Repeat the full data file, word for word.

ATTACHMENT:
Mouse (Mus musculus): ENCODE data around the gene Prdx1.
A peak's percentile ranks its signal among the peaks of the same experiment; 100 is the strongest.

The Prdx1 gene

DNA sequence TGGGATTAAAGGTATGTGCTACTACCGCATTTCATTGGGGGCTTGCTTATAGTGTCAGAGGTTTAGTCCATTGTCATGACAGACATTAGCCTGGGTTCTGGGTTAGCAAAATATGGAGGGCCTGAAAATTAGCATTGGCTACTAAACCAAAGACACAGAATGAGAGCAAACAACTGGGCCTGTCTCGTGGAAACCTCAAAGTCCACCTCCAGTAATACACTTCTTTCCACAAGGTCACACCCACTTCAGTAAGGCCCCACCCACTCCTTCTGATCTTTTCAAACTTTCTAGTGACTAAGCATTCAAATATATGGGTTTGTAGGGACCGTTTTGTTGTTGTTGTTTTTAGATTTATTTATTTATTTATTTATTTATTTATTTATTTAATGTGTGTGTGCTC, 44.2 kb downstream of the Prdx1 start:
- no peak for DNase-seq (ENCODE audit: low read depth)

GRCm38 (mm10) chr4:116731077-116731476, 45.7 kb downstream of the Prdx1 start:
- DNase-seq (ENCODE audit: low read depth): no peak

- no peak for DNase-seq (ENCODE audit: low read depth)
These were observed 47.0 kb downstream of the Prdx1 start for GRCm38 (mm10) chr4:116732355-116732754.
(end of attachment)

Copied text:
Mouse (Mus musculus): ENCODE data around the gene Prdx1.
A peak's percentile ranks its signal among the peaks of the same experiment; 100 is the strongest.

The Prdx1 gene

DNA sequence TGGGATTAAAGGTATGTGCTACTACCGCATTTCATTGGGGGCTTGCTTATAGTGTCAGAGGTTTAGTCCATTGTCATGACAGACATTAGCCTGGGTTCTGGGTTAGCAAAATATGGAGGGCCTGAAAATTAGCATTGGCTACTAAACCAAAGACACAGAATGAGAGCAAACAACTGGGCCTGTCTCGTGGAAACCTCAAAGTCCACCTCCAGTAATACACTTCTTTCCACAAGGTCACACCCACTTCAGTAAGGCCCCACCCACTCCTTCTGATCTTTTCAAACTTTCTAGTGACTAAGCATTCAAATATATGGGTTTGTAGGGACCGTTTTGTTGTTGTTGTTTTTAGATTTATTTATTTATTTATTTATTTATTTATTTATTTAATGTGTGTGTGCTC, 44.2 kb downstream of the Prdx1 start:
- no peak for DNase-seq (ENCODE audit: low read depth)

GRCm38 (mm10) chr4:116731077-116731476, 45.7 kb downstream of the Prdx1 start:
- DNase-seq (ENCODE audit: low read depth): no peak

- no peak for DNase-seq (ENCODE audit: low read depth)
These were observed 47.0 kb downstream of the Prdx1 start for GRCm38 (mm10) chr4:116732355-116732754.